The Pitt Rivers Museum (PRM) and the Museum of the History of Science (MHS) have been successful in securing a major grant in support of a programme which will enable those affected by forced migration to play an important role through curation and public engagement with relevant collections. The Esmée Fairbairn Collections Fund has awarded £120,000 as part of its drive to fund collections development projects for social impact.
This collaborative project between the PRM and the MHS will create inclusive volunteering experiences for people from refugee communities to improve confidence, support community integration, and enhance the collections by developing multi-layered interpretation. Forced migrants, other volunteers and museum staff will work alongside each other in order to develop the role of community curators and guides, to learn from their different perspectives and to share their skills, knowledge and experiences.
Initially the project will focus on two collections: the PRM's textiles and costume collection, particularly textiles from the Arab world; and the unparalleled collection of astronomical instruments from the Islamic world at the MHS.
These collections are interesting to PRM and MHS visitors who want to learn more about textiles, early scientific instruments or the values and knowledge related to these objects. The PRM's unique textile collection from the Arab world contains items of exquisite technical skill and highlights themes of universal interest such as cultural dress, fashion, celebrations and rituals. The objects in the MHS collection are of great beauty and tell fascinating stories about their historical, social and scientific significance.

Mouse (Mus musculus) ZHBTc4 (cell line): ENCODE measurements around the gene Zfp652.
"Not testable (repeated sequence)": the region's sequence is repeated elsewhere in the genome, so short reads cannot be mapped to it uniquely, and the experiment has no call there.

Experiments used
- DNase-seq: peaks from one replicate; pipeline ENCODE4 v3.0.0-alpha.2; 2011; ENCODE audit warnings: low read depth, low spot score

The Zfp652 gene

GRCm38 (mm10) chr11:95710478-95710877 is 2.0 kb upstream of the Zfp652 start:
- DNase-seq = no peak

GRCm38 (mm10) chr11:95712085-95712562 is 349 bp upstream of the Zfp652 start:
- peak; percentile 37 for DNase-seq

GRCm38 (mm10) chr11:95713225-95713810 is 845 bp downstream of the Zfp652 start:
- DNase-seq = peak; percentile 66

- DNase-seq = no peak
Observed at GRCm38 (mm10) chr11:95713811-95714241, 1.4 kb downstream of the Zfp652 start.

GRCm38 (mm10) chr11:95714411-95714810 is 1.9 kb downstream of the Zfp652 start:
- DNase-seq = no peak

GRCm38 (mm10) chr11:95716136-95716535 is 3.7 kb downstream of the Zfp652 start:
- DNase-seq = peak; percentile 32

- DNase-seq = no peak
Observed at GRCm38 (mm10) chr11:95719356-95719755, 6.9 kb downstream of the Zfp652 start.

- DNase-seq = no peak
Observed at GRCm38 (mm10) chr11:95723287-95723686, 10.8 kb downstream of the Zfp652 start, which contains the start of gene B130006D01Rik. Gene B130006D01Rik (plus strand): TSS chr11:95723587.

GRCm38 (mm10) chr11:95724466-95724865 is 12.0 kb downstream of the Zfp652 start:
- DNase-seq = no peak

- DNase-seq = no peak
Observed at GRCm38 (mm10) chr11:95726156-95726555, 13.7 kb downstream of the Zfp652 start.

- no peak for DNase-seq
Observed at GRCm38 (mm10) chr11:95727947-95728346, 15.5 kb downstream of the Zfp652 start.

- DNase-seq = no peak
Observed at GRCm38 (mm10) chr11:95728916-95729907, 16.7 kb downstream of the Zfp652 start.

This project will bring these objects and their unique stories to life for the hundreds of thousands of people who visit these two museums each year, and the millions that learn about the collections through social media, the internet and online databases. This project will provide a different narrative on forced migration by looking at the rich culture and immense scientific contribution of communities that today are affected by war.
Dr Laura Van Broekhoven, Director of the PRM said: 'Connecting objects of cultural heritage from people's home countries that are cared for in museums can create a sense of belonging, offering a positive experience of inclusion as people establish new relationships, settle and make new homes.'
Dr Silke Ackermann, Director of the MHS added: 'It is fantastic that the two museums have been able to join forces on this important project. The collections have the potential to provide meaningful opportunities for people to use existing skills and develop new ones, whilst building confidence and taking ownership of their own heritage. We are hoping to create an intellectual home away from home in our museums.'
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